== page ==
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The question of employee equity comes up regularly in small business environments. Employees may believe that having a “stake” in the business will validate their importance, enhance their sense of accomplishment and self-worth.  Employees may also believe (rightly or wrongly) that ownership will provide a significant financial upside.  Offering equity to employees can be attractive to a small business as well.  This is particularly true for start-ups which are not able to match the salary and benefits offered by established competitors—for these businesses, offering an employee some equity may seem like a good way to attract affordable, talented employees and to motivate them by having “skin in the game”.

True equity consists of an ownership stake in the company itself: i.e., shares of a corporation’s stock, a membership interest in an LLC, or a partnership interest in a partnership.  An employee can acquire equity in one of two ways:

  1. By buying equity. This is typically done either by exercising a stock option or by simply purchasing shares at an agreed price.
  2. By receiving equity as a bonus (i.e., without charge), either as a one-time stock bonus or (more commonly) under a restricted stock plan with performance milestones and vesting.

From an employee’s perspective, neither of these is ideal.  Option 1 involves writing a check to the employer.  Option 2 involves writing a check to the IRS.  This may come as an unwelcome surprise to the employee.  But, to the IRS, a stock bonus is simply another form of taxable compensation, and the employee will be required to pay tax on the fair market value of the equity bonused by the employer.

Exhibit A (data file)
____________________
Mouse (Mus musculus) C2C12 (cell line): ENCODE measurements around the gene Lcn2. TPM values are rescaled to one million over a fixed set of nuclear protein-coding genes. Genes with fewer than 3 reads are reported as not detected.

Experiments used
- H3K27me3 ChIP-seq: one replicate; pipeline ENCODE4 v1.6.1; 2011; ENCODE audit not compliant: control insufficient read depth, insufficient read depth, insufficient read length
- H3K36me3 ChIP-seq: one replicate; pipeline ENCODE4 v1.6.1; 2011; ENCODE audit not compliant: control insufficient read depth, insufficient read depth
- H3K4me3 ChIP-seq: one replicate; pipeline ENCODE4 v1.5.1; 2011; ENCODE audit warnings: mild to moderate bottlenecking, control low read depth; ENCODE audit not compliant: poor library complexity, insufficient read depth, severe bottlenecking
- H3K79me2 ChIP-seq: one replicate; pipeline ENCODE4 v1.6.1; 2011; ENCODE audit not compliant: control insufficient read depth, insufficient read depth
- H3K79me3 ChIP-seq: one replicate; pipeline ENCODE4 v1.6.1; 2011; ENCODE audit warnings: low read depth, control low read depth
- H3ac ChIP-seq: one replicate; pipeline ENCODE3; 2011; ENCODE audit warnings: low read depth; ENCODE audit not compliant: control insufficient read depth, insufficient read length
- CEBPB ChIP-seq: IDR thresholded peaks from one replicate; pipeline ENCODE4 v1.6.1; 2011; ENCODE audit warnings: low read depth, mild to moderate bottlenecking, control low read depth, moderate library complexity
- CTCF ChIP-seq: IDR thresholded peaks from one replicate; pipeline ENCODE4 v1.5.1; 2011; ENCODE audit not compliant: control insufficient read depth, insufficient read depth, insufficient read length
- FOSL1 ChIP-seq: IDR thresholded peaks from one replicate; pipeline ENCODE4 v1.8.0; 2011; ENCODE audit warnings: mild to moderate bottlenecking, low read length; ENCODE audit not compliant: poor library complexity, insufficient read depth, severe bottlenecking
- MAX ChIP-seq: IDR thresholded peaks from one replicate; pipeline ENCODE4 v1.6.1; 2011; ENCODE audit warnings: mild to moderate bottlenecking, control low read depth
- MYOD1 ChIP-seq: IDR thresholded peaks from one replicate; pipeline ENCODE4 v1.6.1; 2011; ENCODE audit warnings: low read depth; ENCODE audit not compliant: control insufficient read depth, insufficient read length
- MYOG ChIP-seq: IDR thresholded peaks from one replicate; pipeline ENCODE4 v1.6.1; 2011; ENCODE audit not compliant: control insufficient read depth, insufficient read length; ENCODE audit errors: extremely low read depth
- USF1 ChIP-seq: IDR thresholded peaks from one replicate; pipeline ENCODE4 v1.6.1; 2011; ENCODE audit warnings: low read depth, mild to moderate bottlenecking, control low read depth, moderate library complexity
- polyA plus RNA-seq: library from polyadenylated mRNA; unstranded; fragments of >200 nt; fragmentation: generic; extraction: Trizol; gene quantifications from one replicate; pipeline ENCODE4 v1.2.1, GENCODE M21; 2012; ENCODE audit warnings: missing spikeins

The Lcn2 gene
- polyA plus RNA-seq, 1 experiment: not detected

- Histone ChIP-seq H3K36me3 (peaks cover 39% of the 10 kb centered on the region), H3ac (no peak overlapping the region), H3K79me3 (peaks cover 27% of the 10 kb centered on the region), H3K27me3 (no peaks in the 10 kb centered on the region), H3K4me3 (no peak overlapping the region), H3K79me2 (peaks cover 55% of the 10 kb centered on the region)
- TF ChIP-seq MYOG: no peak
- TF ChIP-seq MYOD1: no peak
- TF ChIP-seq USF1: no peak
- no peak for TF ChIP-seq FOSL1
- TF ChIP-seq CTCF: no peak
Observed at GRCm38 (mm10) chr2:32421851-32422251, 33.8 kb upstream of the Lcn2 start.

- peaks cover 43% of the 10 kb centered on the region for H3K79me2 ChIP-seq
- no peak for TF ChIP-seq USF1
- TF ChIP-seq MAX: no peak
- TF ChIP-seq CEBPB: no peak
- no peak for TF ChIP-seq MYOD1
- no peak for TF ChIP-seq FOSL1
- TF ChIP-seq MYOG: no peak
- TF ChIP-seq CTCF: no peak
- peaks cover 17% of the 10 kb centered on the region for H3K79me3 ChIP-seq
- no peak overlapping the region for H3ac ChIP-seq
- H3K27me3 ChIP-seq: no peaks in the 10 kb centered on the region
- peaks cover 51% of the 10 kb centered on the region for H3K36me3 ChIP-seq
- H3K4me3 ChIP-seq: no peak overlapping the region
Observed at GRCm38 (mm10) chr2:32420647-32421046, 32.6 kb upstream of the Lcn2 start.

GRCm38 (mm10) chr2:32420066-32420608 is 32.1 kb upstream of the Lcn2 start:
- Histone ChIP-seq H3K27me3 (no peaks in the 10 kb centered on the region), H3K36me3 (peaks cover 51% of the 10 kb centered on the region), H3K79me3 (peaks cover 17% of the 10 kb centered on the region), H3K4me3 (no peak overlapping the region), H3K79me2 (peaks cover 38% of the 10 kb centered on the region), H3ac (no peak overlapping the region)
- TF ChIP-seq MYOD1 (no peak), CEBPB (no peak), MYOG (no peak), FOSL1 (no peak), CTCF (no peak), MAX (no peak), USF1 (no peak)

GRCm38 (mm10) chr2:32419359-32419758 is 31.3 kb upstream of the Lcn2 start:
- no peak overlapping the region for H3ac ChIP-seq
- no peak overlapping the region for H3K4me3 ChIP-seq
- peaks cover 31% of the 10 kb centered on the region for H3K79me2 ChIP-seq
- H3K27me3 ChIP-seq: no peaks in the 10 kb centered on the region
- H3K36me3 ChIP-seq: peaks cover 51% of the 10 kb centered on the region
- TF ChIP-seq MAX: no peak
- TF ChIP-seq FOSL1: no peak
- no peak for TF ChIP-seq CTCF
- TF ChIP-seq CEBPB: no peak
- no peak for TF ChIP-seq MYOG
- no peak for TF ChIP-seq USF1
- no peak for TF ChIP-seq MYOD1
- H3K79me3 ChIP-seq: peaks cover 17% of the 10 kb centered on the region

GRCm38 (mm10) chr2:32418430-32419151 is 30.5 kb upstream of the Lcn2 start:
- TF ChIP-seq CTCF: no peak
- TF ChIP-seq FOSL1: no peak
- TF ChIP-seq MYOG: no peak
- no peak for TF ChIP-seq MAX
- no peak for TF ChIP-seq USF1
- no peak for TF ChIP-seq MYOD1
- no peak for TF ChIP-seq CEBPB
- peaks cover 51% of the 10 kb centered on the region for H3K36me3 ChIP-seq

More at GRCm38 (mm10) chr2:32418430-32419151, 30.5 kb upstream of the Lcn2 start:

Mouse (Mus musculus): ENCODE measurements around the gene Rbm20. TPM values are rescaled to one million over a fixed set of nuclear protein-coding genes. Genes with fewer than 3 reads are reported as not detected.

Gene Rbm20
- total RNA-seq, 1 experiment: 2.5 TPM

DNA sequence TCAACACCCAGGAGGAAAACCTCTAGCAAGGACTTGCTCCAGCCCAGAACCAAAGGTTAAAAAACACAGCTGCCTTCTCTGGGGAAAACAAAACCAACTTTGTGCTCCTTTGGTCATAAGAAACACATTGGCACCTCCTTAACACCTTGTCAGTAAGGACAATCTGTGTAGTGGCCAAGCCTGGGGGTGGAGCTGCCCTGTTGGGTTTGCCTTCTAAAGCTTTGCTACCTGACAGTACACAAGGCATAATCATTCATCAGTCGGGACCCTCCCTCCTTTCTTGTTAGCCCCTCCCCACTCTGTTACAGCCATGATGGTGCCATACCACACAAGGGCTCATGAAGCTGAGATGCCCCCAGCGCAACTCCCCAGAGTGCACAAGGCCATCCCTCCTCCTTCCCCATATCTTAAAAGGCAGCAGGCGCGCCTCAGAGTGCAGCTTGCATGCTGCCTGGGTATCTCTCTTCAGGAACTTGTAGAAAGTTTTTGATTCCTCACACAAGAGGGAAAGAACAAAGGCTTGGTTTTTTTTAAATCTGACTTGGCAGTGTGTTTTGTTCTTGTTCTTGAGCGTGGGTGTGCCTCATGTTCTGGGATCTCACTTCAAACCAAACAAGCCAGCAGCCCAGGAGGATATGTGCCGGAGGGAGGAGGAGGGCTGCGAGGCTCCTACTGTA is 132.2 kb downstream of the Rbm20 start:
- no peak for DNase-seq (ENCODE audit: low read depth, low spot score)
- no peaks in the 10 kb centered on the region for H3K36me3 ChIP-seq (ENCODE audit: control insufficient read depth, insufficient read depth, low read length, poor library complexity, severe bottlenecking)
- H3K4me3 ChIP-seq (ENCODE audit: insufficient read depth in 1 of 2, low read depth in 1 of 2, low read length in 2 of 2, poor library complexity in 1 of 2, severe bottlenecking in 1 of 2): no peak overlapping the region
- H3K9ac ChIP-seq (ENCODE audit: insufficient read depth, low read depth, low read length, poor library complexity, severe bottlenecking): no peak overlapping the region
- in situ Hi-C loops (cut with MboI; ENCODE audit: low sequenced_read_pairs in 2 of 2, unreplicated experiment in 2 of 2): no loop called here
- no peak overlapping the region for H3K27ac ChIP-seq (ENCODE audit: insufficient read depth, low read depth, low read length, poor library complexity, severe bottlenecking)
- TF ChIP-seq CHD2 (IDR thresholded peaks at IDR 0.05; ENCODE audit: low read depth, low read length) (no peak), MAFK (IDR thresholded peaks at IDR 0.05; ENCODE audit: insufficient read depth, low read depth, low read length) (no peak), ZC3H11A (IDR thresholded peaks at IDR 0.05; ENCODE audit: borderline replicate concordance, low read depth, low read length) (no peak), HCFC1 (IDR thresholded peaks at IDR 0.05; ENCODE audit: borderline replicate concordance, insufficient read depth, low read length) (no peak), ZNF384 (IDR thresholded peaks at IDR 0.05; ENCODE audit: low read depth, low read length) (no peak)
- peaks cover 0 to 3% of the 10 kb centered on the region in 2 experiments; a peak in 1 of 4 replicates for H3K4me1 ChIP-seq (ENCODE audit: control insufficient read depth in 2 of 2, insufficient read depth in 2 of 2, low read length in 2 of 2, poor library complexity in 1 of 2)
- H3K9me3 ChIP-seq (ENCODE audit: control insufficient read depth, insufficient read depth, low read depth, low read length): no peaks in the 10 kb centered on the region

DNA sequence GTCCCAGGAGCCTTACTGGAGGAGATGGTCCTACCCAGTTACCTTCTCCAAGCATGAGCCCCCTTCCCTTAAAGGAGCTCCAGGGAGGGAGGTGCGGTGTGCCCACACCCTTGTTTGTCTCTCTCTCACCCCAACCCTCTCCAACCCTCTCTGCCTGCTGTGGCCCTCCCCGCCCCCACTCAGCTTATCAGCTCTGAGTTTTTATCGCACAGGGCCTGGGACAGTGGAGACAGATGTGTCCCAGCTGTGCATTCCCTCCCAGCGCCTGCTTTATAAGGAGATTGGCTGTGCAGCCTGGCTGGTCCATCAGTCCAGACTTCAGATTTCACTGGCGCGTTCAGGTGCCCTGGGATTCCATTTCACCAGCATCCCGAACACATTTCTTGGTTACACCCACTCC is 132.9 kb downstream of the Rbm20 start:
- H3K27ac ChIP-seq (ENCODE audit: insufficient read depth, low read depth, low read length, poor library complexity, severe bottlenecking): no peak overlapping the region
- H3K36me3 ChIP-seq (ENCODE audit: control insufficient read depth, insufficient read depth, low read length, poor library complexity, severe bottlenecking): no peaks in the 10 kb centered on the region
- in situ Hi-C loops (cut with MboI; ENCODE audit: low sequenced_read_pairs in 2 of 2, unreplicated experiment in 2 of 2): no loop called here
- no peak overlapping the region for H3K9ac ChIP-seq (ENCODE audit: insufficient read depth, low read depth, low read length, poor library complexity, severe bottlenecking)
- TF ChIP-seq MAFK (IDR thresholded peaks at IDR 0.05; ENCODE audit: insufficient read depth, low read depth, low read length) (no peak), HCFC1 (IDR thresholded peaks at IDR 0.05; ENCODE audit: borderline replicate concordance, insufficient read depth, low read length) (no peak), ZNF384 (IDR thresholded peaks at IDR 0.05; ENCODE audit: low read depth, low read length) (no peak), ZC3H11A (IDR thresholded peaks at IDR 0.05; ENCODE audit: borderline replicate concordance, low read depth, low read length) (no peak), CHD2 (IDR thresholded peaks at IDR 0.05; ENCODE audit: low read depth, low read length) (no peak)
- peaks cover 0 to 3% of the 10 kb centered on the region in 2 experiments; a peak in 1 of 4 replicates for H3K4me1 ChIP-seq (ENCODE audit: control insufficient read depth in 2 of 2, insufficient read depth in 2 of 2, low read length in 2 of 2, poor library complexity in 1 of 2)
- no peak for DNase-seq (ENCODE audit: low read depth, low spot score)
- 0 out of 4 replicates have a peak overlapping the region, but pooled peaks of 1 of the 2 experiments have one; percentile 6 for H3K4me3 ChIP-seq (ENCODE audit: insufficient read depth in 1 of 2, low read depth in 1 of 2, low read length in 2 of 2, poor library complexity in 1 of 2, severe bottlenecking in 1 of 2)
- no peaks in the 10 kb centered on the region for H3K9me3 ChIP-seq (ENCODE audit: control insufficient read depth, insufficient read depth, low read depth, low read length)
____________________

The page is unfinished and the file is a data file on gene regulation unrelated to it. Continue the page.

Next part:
The employee may be in for another surprise.  If the employer (like many small businesses) is taxed as a partnership or as an S-Corporation, the employer itself will pay very little income tax.  Instead, the employer’s taxable income is reported by its owners on their personal tax returns, and the resulting tax is paid by the owners, even if the employer fails to make any financial distributions to its owners.

Granting equity to a key employee can bring unintended consequences to the employer as well.  First, as an equity holder, the employee will typically have voting rights.  He or she will also have the right to inspect the financial records of the employer, and therefore will know how much money the corporation is making, and where it is being spent.  The employee will also have the right to inspect the employer’s legal documents, such as its bylaws or operating agreement.  Finally, the majority shareholders will now owe fiduciary duties to the employee.  If there is a falling out, the employer could be stuck with disgruntled former employee who has access to inside information and is in a position to question management’s every move.

So, what is to be done?  We will review some potential solutions and alternatives in the next installment.

This is a general overview and not to be confused as legal advice. If you would like to speak to Jonathan about estate planning, legal, business or tax matter, please email him at jcw@eastbaybusinesslawyer.com or call him at (925) 217-3255.

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